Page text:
Wes Robinson & The Following‘s Valorie Curry as Lane and Talia, the would-be guides into the Black Hills woods, don’t only play interesting characters Barrett penned in addition to the others, they’re two of the best in the cast. Robinson particularly gets to the core of the paranoia driving so much of the story’s suspense. Once things progress to a certain point, both Robinson and Curry take us into a horrific space that gets eerier by the minute.
James Allen McCune (whose stint on Shameless was incredible) plays the brother of Heather Donahue, the catalyst of the adventure, and he does a nice job straddling between non-belief and belief until the situation becomes painfully clear near the end. I also can’t forget to mention Corbin Reid as Ashley. She plays a role that could’ve easily been lost in a bunch of blood and moaning and crying; while there’s a little of that, Reid brings an uneasy feeling to the gut when we see her character descend into the forest’s terror. Everybody involved brings their A-game, even the couple more minor characters. With a bigger cast this time, in contrast to the original’s trio, Blair Witch utilises every one of them to the fullest extent.
screen-shot-2016-12-21-at-9-36-52-pmI don’t want to spoil any of the best moments, although I have to mention one, hopefully without giving away too much. Just before the final half hour takes us into a frightening place, a scene involving the wooden Blair Witch figurines takes their presence to a whole new level. I can’t say much more – other than the actors’ reactions combined with the editing, and again the sound design, make for the moment that both shocked and pounded me into a state of horror.
Blair Witch is about on par with its original. Maybe a lot of others don’t think so, but damn it, I do. And I can’t deny that. I went into this expecting that there was a possibility I wouldn’t be thrilled. Regardless if Barrett and Wingard made this, two artists I admire and love to see working in any capacity (the latter’s stint with Cinemax and Outcast did wonders for the TV horror lover’s soul), I didn’t count out disappointment.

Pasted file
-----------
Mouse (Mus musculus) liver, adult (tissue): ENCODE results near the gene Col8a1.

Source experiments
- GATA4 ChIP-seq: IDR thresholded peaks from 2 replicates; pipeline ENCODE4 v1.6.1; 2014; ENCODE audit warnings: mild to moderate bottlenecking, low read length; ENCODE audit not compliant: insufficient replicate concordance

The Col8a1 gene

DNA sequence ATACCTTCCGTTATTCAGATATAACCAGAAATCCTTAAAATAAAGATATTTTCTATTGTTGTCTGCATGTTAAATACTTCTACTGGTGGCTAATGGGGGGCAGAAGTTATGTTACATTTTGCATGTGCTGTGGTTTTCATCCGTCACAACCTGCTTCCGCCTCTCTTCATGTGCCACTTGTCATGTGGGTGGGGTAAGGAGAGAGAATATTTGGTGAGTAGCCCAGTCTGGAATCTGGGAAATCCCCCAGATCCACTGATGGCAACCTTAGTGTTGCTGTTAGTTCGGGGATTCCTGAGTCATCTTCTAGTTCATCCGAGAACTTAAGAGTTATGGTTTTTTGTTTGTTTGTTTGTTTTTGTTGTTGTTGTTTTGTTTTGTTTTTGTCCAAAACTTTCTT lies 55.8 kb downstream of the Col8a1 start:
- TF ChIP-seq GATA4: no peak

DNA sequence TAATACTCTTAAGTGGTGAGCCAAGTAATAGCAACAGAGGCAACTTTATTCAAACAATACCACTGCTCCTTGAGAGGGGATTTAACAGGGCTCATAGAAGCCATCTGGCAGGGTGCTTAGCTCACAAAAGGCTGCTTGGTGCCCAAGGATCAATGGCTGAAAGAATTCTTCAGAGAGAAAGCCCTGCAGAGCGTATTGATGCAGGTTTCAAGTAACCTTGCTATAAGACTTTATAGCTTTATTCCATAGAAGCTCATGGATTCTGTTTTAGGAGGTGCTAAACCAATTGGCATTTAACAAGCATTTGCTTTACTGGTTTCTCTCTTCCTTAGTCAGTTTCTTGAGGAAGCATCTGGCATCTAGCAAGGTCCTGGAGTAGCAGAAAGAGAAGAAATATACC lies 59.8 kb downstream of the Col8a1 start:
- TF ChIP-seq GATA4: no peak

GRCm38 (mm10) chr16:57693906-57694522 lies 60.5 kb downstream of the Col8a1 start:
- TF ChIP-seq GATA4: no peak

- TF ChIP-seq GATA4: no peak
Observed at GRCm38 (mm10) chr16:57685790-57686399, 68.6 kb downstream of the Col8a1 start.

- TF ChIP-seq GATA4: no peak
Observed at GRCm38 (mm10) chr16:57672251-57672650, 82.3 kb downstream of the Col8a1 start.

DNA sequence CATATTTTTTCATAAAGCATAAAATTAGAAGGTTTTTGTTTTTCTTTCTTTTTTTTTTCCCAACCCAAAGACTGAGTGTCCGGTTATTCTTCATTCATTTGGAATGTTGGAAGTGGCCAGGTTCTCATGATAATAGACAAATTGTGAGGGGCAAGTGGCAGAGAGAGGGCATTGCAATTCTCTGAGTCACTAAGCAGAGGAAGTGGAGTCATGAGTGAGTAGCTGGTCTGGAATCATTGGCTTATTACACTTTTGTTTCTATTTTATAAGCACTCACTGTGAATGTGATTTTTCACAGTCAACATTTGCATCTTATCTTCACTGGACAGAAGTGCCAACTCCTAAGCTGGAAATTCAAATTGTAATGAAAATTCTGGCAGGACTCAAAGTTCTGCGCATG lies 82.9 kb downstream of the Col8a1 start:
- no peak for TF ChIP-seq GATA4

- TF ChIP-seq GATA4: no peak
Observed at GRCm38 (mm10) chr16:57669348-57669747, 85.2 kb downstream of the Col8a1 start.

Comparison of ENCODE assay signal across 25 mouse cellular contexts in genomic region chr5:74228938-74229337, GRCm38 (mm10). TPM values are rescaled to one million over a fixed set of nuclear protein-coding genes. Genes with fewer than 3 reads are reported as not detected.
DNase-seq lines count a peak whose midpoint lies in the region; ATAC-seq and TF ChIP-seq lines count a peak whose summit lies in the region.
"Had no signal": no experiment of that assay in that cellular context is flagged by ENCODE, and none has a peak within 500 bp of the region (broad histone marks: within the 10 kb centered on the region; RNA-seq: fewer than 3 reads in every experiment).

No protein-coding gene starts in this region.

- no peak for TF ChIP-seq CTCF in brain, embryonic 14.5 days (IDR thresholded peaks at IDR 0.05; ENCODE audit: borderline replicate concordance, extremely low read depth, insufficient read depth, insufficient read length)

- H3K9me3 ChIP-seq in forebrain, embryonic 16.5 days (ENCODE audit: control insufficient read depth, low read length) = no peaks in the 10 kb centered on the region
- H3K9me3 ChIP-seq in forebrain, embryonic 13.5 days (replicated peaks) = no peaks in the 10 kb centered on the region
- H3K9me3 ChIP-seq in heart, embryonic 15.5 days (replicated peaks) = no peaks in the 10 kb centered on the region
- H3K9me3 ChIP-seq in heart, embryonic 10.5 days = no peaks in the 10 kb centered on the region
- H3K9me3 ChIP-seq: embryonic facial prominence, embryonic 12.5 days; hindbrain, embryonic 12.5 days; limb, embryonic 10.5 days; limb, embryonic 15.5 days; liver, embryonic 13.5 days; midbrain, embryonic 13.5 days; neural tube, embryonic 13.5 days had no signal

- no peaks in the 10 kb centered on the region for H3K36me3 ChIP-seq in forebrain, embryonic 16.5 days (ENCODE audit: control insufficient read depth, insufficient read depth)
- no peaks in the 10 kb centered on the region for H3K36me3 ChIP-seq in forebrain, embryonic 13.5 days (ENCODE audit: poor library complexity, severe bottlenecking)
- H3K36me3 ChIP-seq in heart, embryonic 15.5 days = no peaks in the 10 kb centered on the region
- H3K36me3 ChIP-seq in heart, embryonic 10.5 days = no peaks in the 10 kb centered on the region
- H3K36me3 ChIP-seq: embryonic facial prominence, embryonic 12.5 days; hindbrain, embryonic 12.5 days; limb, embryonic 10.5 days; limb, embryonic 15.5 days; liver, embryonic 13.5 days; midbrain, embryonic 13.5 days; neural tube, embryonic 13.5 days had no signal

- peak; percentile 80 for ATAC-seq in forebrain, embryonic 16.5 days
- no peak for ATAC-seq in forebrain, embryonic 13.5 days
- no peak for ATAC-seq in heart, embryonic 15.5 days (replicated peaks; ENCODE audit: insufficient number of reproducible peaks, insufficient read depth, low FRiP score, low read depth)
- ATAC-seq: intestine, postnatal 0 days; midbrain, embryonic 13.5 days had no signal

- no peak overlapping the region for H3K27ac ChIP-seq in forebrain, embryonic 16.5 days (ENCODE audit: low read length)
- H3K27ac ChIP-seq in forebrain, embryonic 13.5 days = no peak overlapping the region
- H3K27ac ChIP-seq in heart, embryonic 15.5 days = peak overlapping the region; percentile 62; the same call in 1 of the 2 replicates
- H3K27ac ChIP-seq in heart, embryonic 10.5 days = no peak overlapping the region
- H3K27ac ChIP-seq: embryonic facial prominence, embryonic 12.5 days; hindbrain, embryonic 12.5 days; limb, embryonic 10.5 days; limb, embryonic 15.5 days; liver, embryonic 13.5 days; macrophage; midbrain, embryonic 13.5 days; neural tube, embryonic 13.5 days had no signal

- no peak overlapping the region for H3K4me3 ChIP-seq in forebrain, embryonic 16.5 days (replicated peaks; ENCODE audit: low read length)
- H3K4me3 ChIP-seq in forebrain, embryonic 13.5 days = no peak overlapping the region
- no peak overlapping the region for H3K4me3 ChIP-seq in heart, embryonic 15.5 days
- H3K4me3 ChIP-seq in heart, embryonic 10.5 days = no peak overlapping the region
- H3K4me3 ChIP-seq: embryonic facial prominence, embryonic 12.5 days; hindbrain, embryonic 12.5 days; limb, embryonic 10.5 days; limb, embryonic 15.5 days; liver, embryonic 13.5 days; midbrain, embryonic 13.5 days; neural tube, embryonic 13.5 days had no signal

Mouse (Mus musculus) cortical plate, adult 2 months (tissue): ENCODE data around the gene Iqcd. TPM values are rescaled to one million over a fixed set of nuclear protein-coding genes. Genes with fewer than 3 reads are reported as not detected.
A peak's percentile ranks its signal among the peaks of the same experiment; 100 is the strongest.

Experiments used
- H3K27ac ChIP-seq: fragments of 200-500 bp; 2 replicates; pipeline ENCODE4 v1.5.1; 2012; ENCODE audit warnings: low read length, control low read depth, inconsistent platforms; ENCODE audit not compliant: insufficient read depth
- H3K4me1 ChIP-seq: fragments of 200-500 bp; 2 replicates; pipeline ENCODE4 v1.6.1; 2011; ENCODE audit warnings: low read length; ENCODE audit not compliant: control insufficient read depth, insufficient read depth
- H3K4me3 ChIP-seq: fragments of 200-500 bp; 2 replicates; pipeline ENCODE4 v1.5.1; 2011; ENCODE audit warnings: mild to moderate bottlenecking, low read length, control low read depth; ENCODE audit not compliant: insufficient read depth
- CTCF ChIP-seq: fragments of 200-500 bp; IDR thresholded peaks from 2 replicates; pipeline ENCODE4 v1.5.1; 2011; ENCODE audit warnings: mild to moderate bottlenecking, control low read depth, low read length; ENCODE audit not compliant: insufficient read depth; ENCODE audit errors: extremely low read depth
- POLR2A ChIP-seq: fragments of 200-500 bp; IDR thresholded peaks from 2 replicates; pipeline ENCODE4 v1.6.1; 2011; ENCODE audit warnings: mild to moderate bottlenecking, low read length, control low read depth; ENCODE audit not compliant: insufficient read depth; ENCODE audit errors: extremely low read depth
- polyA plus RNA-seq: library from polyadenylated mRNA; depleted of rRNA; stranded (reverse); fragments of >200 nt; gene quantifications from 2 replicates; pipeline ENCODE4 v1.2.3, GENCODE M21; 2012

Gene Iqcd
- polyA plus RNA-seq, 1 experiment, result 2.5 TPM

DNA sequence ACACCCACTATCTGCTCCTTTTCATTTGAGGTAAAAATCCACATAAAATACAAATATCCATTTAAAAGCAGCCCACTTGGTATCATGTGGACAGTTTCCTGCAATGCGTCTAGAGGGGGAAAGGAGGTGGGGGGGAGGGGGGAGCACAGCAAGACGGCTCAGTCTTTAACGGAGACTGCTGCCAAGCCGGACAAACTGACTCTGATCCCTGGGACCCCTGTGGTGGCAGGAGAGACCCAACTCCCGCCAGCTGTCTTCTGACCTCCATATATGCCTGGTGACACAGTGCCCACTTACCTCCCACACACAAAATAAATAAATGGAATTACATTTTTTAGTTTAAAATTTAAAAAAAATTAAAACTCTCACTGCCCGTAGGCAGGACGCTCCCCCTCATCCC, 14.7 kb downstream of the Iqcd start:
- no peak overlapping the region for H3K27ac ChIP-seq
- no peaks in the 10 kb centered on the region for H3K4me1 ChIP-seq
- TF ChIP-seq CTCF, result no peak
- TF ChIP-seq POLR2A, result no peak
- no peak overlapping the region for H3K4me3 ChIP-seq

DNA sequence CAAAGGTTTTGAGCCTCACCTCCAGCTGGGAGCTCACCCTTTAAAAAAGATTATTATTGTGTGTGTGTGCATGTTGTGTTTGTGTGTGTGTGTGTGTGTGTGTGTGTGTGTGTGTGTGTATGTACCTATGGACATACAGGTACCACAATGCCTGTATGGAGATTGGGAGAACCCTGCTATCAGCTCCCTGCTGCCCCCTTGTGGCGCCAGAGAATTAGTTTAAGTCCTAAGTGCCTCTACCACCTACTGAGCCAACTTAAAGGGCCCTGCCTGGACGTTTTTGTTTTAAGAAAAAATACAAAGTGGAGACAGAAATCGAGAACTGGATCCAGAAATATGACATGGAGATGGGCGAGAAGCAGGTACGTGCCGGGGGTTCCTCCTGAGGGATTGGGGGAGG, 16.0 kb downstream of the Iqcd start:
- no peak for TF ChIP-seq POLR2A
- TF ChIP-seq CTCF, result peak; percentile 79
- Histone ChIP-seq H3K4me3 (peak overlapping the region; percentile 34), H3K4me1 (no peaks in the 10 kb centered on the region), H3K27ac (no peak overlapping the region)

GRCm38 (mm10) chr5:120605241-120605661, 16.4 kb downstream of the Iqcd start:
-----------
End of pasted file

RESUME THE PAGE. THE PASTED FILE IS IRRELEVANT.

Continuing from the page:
Yet no part of me was really disappointed. Barrett and Wingard did interesting things with the legacy of such a beloved piece of horror cinema. They refused to move too far from the film Myrick and Sánchez. Likewise, they branched out a bit, too; they didn’t retread too many paths. I loved the ending because it goes out on a similar note to the first, and in doing so almost shows us how the first actually ended. Dig it. As well, there’s an interesting conception of time in the screenplay; that’s all I’ll say. This does wonders in terms of writing to make the movie different, yet similar in a weird vein to the original film. If you want a good spoiler-filled look at this idea, check Screen Crush’s interview with Wingard here.
So even if there’s no general consensus, or even if that consensus is that this sequel doesn’t hold up, I dig this one. Barrett and Wingard confirm once again they’re worthy of helping to carry genre film forward, year after year. And who knows, maybe this will help a franchise get going, which I’d love to see. This didn’t wow at the box office, but it did make a profit for a relatively low budget film in today’s Hollywood system. I know that I wouldn’t mind seeing at least one more film surrounding the legend of the Blair Witch, no matter who takes it on. This movie proves you can update or reboot films years later without being totally derivative and without straying too wildly from what made the original so popular.

BOOK OF SHADOWS: BLAIR WITCH 2 is the Epitome of Wasted Potential

Blair Witch 2: Book of Shadows. 2000. Directed by Joe Berlinger. Screenplay by Berlinger & Dick Beebe.
Starring Jeffrey Donovan, Tristine Skyler, Erica Leerhsen, Kim Director, Lanny Flaherty, Lauren Husley, & Raynor Scheine.
Artisan Entertainment/Haxan Films.
Rated R. 90 minutes.
Adventure/Fantasy/Horror

★★
posterYou’d almost expect Joe Berlinger to have done more with the concept for this sequel to Eduardo Sánchez and Daniel Myrick’s groundbreaking horror, The Blair Witch Project. By this point in 2000 he already did two of the HBO Paradise Lost documentaries, another great (and equally as tragic) doc called Brother’s Keeper. With the screenplay from him and co-writer Dick Beebe, I imagined Berlinger could spin his documentary style into an interesting sequel for the story Myrick and Sánchez began.